ODM leader Raila Odinga has urged senators to adopt the report by the Commission for Revenue Allocation (CRA) on the sharing of money from the national government to counties in order to end the current stalemate.
In a statement on Monday, Mr Odinga said the standoff is causing mistrust among Kenyans.
“It has also taken a dangerous ethnic undertone instead of being a level-headed debate on the nation's development trajectory,” Mr Odinga.
He observed that the formula being proposed by Senate, and which has resulted in a stand-off, is a variation of what was recommended by CRA.
Mr Odinga said that under the current circumstances, the recommendation on revenue sharing by CRA should be adopted for the next five years, saying this will ensure Kenyans are “better served”.
“The Senate made certain amendments to the CRA recommendation but equally retained the central principle that allocation must be about the population. Unfortunately, the institution has disagreed on its own amendments,” said the ODM leader.
He added that the concerns currently arising from the stand-off should be forwarded to CRA for consideration in its future recommendation.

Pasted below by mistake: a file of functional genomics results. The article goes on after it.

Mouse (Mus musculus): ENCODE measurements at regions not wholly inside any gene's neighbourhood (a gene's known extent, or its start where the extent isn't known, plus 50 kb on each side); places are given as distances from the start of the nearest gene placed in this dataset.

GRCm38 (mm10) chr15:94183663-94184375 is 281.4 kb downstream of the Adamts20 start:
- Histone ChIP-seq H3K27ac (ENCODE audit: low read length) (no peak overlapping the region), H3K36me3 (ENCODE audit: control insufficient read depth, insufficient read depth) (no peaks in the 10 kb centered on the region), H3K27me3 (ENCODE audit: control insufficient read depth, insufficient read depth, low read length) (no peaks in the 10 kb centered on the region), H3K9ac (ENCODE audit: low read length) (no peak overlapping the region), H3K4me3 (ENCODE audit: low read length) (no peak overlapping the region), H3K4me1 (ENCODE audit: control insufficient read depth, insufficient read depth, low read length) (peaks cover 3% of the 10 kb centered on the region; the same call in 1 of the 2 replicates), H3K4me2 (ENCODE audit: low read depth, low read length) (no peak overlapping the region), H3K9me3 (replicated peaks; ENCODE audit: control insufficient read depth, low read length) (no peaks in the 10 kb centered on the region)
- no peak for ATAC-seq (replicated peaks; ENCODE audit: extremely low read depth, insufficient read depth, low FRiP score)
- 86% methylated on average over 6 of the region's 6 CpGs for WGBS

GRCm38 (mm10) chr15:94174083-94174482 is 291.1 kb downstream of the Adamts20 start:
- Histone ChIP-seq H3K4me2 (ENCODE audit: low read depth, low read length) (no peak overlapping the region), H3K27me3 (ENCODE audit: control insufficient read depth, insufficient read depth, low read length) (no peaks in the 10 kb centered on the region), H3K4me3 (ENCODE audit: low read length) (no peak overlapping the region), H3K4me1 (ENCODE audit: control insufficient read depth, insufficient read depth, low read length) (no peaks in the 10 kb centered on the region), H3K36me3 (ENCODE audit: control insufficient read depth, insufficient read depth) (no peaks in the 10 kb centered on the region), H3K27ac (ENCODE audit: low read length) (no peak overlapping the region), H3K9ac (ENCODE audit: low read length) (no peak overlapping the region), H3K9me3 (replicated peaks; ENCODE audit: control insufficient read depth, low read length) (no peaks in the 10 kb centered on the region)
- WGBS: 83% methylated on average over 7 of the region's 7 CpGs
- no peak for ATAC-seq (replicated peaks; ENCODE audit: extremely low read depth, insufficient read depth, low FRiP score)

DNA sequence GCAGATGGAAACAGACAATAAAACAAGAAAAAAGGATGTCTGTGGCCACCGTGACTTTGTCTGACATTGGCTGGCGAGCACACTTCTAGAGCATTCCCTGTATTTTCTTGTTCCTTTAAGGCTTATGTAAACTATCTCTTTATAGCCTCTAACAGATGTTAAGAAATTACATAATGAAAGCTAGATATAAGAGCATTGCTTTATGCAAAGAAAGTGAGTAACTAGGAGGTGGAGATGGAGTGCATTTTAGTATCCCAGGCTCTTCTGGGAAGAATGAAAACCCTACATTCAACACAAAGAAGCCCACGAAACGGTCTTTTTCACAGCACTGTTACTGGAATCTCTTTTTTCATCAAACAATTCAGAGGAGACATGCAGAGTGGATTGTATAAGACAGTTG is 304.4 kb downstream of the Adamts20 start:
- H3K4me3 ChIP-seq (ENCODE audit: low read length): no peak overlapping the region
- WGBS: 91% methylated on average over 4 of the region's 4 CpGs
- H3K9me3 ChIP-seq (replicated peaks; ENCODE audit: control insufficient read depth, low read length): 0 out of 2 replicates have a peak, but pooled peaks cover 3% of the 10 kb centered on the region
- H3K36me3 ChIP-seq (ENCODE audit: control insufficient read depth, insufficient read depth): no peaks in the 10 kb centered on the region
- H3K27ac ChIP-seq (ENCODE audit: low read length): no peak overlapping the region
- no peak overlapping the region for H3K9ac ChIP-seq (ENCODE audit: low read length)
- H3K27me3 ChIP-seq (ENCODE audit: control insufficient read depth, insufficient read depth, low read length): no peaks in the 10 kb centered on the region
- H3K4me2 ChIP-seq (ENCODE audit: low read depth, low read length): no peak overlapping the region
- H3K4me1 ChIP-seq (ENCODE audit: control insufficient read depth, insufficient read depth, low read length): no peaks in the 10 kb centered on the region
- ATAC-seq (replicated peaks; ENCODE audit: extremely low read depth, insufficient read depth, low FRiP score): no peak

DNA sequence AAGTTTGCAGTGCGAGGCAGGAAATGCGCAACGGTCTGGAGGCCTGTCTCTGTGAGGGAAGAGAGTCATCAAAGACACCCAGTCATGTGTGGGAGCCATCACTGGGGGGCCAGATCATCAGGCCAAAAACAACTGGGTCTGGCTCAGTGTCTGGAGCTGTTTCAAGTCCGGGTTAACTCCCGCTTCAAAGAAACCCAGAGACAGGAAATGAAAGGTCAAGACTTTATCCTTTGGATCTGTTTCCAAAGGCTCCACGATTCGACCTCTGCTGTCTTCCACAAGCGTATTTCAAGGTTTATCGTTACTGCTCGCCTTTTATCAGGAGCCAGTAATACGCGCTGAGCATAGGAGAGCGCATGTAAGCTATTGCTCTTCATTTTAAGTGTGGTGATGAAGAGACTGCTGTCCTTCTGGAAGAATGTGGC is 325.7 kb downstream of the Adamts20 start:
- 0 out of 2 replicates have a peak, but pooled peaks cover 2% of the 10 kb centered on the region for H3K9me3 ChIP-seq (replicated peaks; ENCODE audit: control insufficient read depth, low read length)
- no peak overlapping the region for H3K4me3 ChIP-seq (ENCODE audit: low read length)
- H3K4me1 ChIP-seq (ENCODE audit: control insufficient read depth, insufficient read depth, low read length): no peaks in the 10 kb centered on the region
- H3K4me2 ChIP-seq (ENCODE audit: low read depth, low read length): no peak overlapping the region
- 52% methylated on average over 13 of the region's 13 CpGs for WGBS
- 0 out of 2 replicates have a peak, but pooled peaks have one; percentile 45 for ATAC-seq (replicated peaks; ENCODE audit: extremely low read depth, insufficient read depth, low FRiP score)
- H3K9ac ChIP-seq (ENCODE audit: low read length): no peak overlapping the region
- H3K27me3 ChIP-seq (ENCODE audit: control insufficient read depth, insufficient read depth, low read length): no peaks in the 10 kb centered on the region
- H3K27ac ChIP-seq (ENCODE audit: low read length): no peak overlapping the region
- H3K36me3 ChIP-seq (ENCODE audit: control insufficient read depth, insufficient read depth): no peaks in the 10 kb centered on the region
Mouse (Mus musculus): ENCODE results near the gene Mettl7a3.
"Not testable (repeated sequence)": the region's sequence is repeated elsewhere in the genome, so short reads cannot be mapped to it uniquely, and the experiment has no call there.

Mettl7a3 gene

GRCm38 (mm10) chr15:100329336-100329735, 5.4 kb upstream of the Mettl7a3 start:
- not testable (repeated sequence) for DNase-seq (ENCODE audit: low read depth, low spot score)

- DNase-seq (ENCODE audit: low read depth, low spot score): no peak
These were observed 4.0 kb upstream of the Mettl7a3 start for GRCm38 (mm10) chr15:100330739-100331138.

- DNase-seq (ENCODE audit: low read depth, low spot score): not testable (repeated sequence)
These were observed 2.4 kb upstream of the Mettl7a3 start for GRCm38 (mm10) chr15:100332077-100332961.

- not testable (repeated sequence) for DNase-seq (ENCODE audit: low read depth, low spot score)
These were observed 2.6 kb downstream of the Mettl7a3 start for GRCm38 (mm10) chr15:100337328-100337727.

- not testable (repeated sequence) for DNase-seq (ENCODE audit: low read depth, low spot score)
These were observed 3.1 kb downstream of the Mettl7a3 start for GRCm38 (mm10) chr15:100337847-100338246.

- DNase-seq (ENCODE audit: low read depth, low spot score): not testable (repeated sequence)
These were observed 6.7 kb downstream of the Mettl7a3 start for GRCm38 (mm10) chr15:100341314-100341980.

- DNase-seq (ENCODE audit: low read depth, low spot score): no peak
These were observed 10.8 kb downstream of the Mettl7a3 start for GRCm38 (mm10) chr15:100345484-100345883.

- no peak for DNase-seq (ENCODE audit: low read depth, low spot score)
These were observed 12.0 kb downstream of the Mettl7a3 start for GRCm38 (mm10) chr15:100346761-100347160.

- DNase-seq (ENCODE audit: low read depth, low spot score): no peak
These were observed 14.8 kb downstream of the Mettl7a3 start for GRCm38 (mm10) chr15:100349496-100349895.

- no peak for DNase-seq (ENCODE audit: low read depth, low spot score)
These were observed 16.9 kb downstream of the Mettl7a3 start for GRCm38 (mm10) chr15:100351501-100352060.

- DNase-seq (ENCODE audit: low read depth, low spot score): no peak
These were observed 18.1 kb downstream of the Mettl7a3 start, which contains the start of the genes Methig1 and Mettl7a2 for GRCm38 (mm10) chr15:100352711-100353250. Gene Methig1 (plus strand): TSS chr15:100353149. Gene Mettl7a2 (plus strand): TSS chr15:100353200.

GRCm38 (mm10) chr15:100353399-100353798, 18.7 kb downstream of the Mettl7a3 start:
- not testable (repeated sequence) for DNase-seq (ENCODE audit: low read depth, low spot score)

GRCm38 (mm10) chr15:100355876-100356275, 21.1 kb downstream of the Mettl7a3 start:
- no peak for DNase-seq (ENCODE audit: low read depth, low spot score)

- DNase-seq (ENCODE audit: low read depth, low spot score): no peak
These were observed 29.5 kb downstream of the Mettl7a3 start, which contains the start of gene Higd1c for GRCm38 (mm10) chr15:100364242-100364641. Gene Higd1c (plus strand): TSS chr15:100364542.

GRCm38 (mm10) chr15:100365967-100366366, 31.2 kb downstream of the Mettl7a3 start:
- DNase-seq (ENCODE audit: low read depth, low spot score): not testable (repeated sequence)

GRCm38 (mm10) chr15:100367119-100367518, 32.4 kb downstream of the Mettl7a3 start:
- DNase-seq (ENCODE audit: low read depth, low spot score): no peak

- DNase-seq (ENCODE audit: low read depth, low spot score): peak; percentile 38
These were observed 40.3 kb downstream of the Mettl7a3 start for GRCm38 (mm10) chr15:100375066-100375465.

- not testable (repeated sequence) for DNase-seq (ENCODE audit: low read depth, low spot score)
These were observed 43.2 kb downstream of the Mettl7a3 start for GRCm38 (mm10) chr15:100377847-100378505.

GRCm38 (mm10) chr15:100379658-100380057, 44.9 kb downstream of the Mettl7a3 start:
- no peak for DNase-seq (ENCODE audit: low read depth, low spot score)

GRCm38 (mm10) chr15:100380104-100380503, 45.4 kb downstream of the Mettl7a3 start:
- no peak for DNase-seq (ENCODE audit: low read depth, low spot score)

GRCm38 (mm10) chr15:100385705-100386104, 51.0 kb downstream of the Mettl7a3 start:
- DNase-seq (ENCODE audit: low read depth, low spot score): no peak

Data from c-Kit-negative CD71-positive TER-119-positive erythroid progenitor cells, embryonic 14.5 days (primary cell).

“Having had a robust debate on this matter, the Senate should now allow the country move forward by adopting the CRA report while using the concerns voiced for future recommendations on revenue sharing,” Mr Odinga said.
TOUGH BALANCING ACT
President Uhuru Kenyatta is facing a tough balancing act to appease his restive Mt Kenya backyard while maintaining a good working relationship with his former political nemesis-turned-ally Raila Odinga over the contentious revenue sharing formula.
The Nation has established that senators allied to Mr Odinga and Mr Kenyatta were being whipped to back a compromise formula fronted by Nairobi Senator Johnson Sakaja in what might break the deadlock that has become the Uhuru-Raila handshake’s biggest test yet.
In the compromise, Mr Sakaja wants the 47 counties to receive the allocation made to them in the 2019/2020 financial year, with only the additional funds that were due to the devolved units subjected to the proposed formula.
On Sunday, Senate Majority Whip Irungu Kang’ata told the Nation that they do not see the need for the Building Bridges Initiative (BBI) if the new formula fails.
“It’s true we shall not support BBI if this formula doesn’t pass. My Nasa brothers should learn the art of humility and waiting patiently for the larger cause instead of focusing on small gains,” Mr Kang’ata said.
The Senate meets Tuesday for the revenue-sharing debate and all eyes will be on the voting patterns from across the political divide among supporters of President Kenyatta, Mr Odinga and Deputy President William Ruto.